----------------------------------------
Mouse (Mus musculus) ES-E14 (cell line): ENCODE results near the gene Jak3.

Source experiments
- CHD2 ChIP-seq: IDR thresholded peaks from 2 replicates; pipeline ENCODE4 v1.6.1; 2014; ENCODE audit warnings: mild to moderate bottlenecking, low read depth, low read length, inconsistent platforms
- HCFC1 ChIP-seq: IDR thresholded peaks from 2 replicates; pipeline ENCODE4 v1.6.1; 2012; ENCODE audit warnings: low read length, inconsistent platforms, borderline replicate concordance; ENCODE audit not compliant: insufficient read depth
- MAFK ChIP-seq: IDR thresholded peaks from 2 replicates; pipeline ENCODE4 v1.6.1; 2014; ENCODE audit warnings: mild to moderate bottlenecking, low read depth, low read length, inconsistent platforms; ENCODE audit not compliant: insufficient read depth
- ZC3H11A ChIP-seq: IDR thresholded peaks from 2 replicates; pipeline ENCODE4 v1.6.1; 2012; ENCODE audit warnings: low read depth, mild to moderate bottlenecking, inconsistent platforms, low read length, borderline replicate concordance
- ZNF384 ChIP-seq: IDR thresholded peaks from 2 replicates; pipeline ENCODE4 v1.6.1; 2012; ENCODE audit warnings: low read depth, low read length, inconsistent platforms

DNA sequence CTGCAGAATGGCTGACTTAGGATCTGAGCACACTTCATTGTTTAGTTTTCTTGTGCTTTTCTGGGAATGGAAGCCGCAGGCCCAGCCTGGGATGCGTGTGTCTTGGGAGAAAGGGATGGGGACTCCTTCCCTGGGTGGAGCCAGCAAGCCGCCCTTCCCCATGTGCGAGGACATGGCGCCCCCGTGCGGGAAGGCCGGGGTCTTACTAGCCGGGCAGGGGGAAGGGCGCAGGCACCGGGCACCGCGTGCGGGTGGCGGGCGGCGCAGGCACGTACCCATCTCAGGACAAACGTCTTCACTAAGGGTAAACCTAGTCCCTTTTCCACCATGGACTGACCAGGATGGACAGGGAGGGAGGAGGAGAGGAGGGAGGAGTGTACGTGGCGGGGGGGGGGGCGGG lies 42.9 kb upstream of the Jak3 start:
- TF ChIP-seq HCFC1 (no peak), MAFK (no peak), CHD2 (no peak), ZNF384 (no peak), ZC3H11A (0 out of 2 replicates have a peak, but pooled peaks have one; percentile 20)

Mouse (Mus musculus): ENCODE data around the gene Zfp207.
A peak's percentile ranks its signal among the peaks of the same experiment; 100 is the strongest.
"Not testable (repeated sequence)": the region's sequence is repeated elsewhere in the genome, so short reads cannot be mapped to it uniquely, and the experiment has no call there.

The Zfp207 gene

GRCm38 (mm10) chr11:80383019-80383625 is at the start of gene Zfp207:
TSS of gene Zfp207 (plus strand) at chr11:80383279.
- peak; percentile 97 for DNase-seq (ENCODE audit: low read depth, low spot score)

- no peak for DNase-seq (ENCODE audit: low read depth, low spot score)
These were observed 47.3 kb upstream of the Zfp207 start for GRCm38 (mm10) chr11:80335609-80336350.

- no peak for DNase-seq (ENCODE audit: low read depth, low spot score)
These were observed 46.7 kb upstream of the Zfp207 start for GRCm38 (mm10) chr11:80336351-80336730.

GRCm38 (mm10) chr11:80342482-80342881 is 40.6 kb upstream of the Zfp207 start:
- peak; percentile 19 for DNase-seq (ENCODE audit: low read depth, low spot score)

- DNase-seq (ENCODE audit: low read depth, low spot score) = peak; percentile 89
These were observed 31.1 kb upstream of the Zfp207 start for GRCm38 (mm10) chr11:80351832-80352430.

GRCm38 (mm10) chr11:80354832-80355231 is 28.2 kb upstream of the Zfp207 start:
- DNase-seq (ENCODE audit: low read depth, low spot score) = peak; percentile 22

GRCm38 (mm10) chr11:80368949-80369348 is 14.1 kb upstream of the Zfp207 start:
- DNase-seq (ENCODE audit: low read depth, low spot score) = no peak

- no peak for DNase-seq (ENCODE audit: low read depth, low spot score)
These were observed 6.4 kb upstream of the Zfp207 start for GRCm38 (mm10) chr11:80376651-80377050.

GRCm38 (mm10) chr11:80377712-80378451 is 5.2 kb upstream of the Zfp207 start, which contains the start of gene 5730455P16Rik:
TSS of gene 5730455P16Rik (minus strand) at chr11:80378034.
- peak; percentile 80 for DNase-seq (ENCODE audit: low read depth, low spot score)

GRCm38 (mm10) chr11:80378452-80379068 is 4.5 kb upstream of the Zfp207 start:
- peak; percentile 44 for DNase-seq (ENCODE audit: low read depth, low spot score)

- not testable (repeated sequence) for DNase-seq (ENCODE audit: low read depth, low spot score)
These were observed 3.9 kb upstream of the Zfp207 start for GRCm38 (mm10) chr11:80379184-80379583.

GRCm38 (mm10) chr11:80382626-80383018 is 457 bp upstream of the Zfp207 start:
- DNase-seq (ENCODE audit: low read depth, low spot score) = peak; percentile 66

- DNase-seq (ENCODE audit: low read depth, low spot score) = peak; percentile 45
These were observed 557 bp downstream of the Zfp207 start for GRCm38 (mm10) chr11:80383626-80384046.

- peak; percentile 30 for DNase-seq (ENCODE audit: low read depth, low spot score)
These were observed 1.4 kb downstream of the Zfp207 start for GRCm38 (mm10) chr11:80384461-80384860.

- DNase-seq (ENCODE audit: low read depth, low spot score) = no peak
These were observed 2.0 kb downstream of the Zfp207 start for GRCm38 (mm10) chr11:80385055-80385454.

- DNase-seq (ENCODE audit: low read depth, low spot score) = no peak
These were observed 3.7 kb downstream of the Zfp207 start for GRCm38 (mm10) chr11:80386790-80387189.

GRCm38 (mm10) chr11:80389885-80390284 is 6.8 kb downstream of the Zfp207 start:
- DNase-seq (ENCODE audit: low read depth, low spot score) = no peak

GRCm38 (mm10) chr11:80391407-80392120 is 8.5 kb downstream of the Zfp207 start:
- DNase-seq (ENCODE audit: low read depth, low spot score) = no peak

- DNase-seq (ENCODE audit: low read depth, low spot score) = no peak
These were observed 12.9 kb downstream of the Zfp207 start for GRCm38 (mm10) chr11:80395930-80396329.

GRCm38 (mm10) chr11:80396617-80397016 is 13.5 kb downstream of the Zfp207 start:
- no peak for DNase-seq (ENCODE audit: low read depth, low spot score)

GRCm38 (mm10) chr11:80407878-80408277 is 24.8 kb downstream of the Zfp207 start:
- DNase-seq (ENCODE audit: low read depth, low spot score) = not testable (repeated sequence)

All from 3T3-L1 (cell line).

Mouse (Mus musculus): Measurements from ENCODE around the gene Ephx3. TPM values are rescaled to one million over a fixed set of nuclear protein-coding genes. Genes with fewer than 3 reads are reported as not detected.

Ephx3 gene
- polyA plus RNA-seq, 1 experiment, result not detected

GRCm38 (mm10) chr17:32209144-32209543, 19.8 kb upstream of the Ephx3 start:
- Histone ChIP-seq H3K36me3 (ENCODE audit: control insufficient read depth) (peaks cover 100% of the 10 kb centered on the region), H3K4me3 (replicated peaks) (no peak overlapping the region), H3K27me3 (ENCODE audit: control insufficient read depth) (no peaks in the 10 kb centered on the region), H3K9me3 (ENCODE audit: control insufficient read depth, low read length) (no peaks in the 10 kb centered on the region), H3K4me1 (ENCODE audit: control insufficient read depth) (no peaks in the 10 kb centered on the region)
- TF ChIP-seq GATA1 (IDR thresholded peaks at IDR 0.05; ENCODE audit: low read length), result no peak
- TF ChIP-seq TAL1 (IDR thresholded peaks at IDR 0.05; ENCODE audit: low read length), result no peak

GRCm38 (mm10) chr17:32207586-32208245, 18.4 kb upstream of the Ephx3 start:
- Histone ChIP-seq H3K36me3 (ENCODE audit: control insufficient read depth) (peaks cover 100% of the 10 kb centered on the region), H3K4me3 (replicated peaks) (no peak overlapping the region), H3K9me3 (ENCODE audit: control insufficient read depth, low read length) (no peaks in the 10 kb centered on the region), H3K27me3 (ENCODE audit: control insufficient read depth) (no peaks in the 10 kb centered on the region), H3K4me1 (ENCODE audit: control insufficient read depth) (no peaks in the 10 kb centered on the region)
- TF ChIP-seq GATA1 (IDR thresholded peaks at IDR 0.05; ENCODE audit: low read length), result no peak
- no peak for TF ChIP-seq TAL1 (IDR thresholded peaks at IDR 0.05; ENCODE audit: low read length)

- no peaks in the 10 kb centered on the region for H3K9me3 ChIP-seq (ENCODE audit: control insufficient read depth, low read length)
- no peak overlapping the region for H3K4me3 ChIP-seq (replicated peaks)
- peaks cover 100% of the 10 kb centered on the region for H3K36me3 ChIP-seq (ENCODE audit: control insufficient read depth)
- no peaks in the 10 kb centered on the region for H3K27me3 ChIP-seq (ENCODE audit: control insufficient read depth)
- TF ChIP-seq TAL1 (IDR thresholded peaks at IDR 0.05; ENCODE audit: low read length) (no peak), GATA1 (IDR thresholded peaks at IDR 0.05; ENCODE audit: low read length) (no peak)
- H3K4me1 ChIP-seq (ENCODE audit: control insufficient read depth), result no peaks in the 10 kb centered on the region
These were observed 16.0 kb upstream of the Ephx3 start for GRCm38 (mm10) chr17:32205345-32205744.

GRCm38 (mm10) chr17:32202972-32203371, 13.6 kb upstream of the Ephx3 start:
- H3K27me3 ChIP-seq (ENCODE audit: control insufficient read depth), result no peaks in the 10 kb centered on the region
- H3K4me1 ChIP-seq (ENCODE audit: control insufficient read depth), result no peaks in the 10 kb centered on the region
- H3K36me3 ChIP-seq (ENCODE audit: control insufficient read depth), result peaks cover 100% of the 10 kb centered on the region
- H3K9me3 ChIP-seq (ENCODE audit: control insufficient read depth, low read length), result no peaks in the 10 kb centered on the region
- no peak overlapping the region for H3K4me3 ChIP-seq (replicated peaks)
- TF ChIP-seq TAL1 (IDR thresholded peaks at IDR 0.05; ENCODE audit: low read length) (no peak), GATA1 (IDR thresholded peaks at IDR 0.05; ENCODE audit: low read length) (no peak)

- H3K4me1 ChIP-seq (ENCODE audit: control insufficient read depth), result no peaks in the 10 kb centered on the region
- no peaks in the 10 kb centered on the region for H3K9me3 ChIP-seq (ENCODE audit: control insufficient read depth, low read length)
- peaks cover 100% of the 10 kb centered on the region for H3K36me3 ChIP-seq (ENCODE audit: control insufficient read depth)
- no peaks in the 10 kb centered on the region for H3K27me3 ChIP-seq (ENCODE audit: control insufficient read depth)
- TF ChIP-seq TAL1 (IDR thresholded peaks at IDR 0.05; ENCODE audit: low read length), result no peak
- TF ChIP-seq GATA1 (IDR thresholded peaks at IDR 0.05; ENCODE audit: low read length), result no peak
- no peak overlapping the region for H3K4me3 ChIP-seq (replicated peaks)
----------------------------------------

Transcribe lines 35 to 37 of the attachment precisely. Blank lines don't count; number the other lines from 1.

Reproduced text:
- peak; percentile 44 for DNase-seq (ENCODE audit: low read depth, low spot score)

- not testable (repeated sequence) for DNase-seq (ENCODE audit: low read depth, low spot score)
These were observed 3.9 kb upstream of the Zfp207 start for GRCm38 (mm10) chr11:80379184-80379583.